The Austrian Grand Prix was exactly what Formula One needed. From the start of 2019 Mercedes had been absolutely dominant, winning the first eight races and occupying the top two steps of the podium in each of the first five races, giving Lewis Hamilton a sizable lead at the top of the standings. After five seasons of Mercedes supremacy, fans were lamenting that Formula One was boring and predictable and it seemed as if Mercedes would win every race of 2019. Red Bull had been substantially behind on race pace with the exception of Monaco, where the tight streets limit passing, while Ferrari had managed to let two wins slip out of its grasp. An engine problem had cost Charles Leclerc his maiden victory in Bahrain while a controversial penalty stripped Sebastian Vettel of the win in Canada, inciting conspiracy theories among fans that the FIA, Formula One’s governing body, was favoring the Mercedes squad.

However, while true competition at the top had been absent so far in 2019, Austria provided the entertainment and suspense that F1 had been lacking. Leclerc qualified on pole, while a penalty incurred by Hamilton in qualifying dropped him behind Red Bull’s Max Verstappen and the second Mercedes of Valtteri Bottas on the starting grid. Meanwhile, Vettel started a miserable ninth, behind the McLaren of Lando Norris, both Alfa Romeos, and Pierre Gasly’s Red Bull. The shuffled-up starting grid all but guaranteed an exciting opening few laps. Instead, fans were kept on the edge of their seat for the entire race, and the two drivers involved in the battle for the win guaranteed that the 2019 Austrian Grand Prix will go down as a classic.

The start was absolutely electric—Verstappen got an awful jump after going into anti-stall mode and dropped immediately to eighth, while rookie Norris fought wheel-to-wheel with five-time world champion Hamilton. Verstappen and Vettel spent the next several laps making up ground—Vettel had a close battle with Norris before breezing past the McLaren and then Kimi Raikkonen’s Alfa Romeo to end up in fourth behind Hamilton, Bottas, and Leclerc.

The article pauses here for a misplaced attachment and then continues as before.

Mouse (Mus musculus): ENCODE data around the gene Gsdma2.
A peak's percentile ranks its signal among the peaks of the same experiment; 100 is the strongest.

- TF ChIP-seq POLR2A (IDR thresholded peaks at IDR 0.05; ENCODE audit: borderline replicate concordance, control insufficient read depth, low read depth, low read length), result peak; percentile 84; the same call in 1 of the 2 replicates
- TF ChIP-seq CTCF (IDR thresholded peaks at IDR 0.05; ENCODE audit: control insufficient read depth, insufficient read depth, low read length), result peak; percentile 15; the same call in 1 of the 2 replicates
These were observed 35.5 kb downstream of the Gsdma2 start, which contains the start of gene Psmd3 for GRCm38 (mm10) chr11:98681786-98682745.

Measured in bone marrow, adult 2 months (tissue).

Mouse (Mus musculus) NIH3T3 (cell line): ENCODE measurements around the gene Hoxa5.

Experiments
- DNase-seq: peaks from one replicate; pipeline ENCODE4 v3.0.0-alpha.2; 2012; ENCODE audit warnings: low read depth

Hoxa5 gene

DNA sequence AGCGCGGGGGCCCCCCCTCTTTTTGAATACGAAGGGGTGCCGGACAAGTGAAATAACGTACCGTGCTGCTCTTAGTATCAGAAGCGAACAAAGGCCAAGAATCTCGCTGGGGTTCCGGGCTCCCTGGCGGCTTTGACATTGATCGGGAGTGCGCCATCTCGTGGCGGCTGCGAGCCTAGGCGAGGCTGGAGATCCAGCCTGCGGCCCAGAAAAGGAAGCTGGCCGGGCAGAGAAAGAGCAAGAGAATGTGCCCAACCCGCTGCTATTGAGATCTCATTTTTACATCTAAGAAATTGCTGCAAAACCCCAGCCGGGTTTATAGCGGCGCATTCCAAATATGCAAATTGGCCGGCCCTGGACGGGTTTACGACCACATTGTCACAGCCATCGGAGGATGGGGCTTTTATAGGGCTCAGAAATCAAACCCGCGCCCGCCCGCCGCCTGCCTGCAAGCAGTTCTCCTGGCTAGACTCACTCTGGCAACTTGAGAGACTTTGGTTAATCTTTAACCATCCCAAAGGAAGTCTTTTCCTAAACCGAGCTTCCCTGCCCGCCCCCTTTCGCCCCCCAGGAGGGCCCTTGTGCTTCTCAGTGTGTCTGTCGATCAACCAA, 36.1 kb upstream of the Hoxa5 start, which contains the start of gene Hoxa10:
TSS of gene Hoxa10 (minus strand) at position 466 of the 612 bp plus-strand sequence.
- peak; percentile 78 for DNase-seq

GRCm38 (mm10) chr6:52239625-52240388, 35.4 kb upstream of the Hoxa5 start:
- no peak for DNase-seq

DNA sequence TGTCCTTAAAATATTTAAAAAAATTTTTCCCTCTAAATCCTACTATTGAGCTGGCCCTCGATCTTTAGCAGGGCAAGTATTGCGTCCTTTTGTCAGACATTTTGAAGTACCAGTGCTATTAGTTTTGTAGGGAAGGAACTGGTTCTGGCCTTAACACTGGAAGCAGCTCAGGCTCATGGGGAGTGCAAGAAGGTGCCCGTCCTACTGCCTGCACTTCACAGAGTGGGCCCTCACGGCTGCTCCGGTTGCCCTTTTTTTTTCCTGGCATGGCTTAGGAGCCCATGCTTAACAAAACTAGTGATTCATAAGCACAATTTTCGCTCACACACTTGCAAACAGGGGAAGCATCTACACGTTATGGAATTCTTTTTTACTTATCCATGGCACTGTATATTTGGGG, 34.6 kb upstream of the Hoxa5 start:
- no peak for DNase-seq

Based on the first eight races of the season, fans might have expected the Mercedes of Hamilton, and possibly Bottas as well, to pass Leclerc’s Ferrari for yet another dominant performance. Austria, however, threw up some surprises—both Mercedes struggled with overheating and Hamilton suffered a damaged front wing after taking too many trips over the curbs, leading to a lengthy stop for a replacement. Vettel’s charge was slowed by a botched pitstop, with Ferrari calling him in before the tires had been brought out to the pit box.

With Hamilton, Bottas, and Vettel finding trouble, the race became a battle between Formula One’s future stars: Max Verstappen and Charles Leclerc. While Leclerc comfortably led the race, Verstappen set blistering times, passing Vettel around the outside for third on lap 50. Verstappen caught Bottas six laps later before easily swooping past the Finn.

By lap 68 he had squashed the nearly six-second gap to race leader Charles Leclerc and was right on his gearbox. His first attempt to pass the Ferrari was not to be, with Leclerc hanging onto the position on the outside line. However, when Verstappen dove up the inside of the same corner on the next lap, he braked just a little bit later, squeezing Leclerc. They banged wheels before Verstappen flew off in the lead, leaving Leclerc in his wake. Despite an investigation by the race stewards into the legality of his passing move, Verstappen held onto the lead.

Young talent shone throughout the field. Norris put in another great drive to finish sixth, while Carlos Sainz Jr. in the second McLaren carved his way through the field from 19th to eighth, helping put McLaren solidly into fourth in the Constructor’s Championship. Antonio Giovinazzi had a solid performance for Alfa Romeo, picking up his first point of the year by coming in tenth.

Verstappen’s come-back win was the boost F1 needed after a rocky start to the season, and the win also propelled Verstappen past Vettel into third in the Drivers’ Championship standings. The British Grand Prix is next, and Hamilton will have extra motivation to secure a bounce-back win at his home race. Meanwhile, Verstappen and Leclerc will be hoping to build on their strong performances in Austria and gain some momentum, especially now that Verstappen leads both Ferraris in the drivers’ standings.

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